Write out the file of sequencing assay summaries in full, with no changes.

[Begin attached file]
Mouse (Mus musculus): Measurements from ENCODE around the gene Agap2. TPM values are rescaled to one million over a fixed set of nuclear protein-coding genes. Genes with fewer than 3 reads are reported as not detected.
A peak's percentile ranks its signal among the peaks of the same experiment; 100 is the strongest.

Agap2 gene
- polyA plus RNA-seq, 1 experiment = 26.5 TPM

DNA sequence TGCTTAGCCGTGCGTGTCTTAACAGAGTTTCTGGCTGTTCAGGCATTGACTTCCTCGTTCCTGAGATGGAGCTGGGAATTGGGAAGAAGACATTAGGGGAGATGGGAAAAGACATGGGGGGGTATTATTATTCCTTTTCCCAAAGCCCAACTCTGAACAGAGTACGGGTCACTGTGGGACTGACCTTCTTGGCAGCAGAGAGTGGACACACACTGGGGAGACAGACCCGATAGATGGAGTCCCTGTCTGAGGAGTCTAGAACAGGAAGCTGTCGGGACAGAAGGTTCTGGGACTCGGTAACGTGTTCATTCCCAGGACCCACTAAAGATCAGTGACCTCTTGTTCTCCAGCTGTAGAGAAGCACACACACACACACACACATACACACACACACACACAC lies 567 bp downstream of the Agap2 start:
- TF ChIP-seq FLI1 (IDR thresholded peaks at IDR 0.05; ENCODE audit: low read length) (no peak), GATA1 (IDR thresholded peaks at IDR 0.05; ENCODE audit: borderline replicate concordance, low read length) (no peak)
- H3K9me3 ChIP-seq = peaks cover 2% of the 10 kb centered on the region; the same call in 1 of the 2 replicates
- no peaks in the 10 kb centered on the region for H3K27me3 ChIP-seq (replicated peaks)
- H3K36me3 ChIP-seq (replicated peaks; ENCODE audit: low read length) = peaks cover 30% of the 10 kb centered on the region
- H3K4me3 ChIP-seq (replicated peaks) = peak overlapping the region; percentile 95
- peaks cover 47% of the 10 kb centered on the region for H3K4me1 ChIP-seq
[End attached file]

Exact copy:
Mouse (Mus musculus): Measurements from ENCODE around the gene Agap2. TPM values are rescaled to one million over a fixed set of nuclear protein-coding genes. Genes with fewer than 3 reads are reported as not detected.
A peak's percentile ranks its signal among the peaks of the same experiment; 100 is the strongest.

Agap2 gene
- polyA plus RNA-seq, 1 experiment = 26.5 TPM

DNA sequence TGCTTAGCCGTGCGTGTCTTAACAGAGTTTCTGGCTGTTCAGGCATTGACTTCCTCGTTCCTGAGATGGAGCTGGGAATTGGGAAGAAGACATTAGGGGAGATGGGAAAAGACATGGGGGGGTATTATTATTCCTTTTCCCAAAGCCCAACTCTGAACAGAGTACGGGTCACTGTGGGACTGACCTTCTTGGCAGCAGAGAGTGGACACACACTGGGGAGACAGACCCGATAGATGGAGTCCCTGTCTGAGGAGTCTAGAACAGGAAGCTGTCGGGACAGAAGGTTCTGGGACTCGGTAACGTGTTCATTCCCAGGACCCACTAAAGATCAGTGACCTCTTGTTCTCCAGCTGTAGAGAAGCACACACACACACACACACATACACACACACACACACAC lies 567 bp downstream of the Agap2 start:
- TF ChIP-seq FLI1 (IDR thresholded peaks at IDR 0.05; ENCODE audit: low read length) (no peak), GATA1 (IDR thresholded peaks at IDR 0.05; ENCODE audit: borderline replicate concordance, low read length) (no peak)
- H3K9me3 ChIP-seq = peaks cover 2% of the 10 kb centered on the region; the same call in 1 of the 2 replicates
- no peaks in the 10 kb centered on the region for H3K27me3 ChIP-seq (replicated peaks)
- H3K36me3 ChIP-seq (replicated peaks; ENCODE audit: low read length) = peaks cover 30% of the 10 kb centered on the region
- H3K4me3 ChIP-seq (replicated peaks) = peak overlapping the region; percentile 95
- peaks cover 47% of the 10 kb centered on the region for H3K4me1 ChIP-seq